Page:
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Queens of Infamy: Anne Boleyn

Do either of the Annes do it for you? Or, god forbid, are you a fan of the insufferable Jane Fucking Seymour?

Personally, I’m Team Anne Boleyn. My reasons for this are multifold. As an Anne, I am naturally sympathetic to others of my name. I also can’t help rooting for an underdog, and if being beheaded because your crusty husband wants to marry Jane Fucking Seymour doesn’t make you an underdog, I don’t know what does. Finally, I respect a good hustle, and Anne’s hustle was iconic — my god, how she hustled! Even if you think Anne Boleyn was a king-seducing homewrecker extraordinaire, it’s impossible not to appreciate the sheer audacity of it all. But who was Anne Boleyn, exactly? The mythology surrounding her improbable rise and sensational fall is pretty well-known, yet most of the information we have access to was either written by haters or produced decades after her death (or both). It’s hard to know much about Anne as a person (as opposed to Anne, Destroyer of Marriages and Churches). We’re not even sure what year she was born — 1501 and 1507 are the two most likely candidates, with arguments hinging on a letter Anne wrote to her father in 1514. Historians have endlessly debated what age Anne was when she composed that neat, measured handwriting (in her second language, no less), and while I am absolutely not an expert, I will say that as the mother of a 7-year-old, I feel 97.5% sure that a child of that age did not write that letter. Then again, maybe my low penmanship expectations are the product of my plebeian public-school education.

Anne was writing to her father because her educational circumstances were about to change drastically. Initially, Thomas Boleyn had managed to secure a spot for his young daughter in the Burgundian court in the Netherlands. There, she was educated alongside several royal children, including Charles of Castile, the future Holy Roman Emperor Charles V. It’s unknown how Thomas, a diplomat whose closest personal tie to royalty was his wife, a descendant of Edward I, managed to winkle this incredible opportunity for his daughter; some historians speculate that it may have had to do with a gambling debt owed to him by Margaret of Austria, regent of the court where Anne was staying. Whatever the reason, it’s clear that the gift for aggressive upward social mobility was strong in the Boleyn blood.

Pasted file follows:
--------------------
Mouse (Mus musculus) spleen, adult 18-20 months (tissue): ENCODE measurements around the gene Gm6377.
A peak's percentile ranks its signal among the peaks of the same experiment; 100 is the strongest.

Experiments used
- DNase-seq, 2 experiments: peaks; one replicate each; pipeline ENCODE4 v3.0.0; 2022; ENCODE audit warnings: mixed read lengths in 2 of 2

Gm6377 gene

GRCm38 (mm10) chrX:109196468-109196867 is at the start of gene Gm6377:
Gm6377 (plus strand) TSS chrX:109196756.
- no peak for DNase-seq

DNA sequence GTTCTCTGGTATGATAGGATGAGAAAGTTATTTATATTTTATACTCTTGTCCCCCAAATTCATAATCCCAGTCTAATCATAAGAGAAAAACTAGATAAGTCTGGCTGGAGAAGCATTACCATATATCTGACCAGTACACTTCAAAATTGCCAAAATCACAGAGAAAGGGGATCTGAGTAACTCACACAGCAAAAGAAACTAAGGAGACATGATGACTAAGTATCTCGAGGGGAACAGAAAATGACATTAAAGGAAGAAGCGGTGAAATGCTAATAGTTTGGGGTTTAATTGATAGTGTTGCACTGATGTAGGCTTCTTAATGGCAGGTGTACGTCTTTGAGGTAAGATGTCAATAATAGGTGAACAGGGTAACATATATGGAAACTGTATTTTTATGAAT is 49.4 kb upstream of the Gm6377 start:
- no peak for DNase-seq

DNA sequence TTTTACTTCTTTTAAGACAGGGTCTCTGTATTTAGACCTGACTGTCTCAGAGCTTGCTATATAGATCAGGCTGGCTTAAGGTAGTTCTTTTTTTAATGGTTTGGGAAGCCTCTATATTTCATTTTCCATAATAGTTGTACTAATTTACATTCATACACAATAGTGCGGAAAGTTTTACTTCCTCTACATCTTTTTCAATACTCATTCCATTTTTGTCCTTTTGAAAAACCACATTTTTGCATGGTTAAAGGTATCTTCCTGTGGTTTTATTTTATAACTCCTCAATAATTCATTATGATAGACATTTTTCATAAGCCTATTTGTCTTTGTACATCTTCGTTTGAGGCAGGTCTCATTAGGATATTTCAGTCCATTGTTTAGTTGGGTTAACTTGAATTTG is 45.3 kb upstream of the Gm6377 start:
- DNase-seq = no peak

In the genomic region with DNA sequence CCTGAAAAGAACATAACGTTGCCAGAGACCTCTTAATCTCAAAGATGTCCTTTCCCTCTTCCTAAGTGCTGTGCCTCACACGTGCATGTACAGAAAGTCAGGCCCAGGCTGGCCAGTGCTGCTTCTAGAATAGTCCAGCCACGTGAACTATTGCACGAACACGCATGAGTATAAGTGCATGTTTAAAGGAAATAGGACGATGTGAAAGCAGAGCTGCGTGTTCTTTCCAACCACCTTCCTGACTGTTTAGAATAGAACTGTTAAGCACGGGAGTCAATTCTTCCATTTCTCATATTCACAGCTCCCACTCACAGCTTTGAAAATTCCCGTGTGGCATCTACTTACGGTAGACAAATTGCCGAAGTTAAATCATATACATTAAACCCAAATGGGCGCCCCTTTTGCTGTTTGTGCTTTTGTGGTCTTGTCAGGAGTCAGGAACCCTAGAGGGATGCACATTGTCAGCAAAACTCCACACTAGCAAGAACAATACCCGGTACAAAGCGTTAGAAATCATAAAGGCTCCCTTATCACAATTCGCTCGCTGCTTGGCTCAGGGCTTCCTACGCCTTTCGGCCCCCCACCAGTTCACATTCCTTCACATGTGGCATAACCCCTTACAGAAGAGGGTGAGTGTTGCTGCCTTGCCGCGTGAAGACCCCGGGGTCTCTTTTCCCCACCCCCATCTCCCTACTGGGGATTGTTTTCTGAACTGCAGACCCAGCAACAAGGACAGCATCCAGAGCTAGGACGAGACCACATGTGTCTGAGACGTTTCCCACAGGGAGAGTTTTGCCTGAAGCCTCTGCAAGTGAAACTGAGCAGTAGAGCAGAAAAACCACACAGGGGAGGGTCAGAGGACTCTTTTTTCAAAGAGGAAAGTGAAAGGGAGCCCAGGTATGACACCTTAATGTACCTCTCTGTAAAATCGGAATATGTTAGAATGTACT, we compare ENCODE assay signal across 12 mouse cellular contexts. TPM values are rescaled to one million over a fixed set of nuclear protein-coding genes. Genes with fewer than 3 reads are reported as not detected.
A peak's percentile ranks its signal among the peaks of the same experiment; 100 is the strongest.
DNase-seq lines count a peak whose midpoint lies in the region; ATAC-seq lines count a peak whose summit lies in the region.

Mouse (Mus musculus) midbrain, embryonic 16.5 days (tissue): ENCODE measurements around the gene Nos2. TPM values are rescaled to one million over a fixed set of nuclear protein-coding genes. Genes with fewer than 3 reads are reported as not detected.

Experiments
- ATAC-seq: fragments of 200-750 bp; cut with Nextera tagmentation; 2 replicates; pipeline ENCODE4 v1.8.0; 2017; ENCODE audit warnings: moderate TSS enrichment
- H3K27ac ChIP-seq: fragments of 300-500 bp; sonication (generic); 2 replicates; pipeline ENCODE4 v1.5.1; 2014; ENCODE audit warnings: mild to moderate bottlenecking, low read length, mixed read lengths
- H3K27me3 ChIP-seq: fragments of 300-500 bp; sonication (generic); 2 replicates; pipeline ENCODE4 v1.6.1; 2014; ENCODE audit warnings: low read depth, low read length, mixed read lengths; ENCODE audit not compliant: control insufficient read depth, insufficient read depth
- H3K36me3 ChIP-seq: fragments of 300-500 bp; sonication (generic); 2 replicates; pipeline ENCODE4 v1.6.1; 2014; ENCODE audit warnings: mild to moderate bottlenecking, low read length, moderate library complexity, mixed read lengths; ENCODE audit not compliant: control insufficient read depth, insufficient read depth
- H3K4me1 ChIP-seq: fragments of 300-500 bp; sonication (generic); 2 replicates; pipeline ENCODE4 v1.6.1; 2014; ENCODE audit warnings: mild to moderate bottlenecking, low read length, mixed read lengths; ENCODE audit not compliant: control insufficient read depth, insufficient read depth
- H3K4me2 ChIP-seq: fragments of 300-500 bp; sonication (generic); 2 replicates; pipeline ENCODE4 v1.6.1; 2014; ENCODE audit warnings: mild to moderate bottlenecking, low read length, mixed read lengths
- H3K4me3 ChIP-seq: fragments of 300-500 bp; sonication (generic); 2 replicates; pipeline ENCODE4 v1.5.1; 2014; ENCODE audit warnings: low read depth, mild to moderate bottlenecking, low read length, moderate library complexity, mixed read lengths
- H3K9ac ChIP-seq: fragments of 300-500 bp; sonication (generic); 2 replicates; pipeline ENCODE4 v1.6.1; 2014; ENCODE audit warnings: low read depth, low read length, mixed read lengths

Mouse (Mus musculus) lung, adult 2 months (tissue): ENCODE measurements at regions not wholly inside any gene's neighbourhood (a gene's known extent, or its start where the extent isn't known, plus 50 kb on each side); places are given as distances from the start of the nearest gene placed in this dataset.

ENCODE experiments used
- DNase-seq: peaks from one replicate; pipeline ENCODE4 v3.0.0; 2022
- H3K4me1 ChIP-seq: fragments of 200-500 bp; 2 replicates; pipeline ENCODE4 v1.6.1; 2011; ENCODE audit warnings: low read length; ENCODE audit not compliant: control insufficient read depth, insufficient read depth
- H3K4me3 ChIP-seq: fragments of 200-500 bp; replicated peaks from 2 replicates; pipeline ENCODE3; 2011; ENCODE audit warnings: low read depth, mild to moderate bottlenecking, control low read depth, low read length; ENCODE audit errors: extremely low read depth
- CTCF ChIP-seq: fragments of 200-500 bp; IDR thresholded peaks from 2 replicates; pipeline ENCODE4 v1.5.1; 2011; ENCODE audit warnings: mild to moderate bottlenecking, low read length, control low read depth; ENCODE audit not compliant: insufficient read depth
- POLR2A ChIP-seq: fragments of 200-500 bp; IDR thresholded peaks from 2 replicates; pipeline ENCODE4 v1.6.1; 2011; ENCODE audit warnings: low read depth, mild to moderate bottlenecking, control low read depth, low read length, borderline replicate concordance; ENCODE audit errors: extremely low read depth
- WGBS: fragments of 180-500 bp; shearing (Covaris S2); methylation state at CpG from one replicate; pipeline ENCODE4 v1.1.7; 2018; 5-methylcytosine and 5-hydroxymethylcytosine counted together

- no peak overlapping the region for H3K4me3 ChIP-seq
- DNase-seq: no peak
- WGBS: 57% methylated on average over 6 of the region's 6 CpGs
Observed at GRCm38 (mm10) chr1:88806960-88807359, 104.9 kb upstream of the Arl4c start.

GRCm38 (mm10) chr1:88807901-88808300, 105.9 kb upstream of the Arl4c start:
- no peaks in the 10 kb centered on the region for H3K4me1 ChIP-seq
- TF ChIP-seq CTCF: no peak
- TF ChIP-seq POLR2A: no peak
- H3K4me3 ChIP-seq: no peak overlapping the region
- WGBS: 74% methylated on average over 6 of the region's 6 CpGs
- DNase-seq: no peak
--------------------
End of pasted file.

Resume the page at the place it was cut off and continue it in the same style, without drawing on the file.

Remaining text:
Even if you think Anne Boleyn was a king-seducing homewrecker extraordinaire, it’s impossible not to appreciate the sheer audacity of it all.


Anne Thériault | Longreads | May 2018 | 23 minutes (5,949 words)

From the notorious to the half-forgotten, Queens of Infamy, a Longreads series by Anne Thériault, focuses on badass world-historical women of centuries past.

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Looking for a Queens of Infamy t-shirt or tote bag? Choose yours here.

Some people believe that the Myers-Briggs questionnaire is the ultimate way to classify personality types. Others think that the Enneagram is the way to go. Even more people set their stock in astrology, hoping that the fixed position of the stars at the time of a person’s birth will explain everything about them. I, however, think that you can tell everything you need to know about someone based on which wife of Henry VIII’s is their favorite. Do you prefer Catherine (or Catherine, or Catherine)? Do either of the Annes do it for you? Or, god forbid, are…

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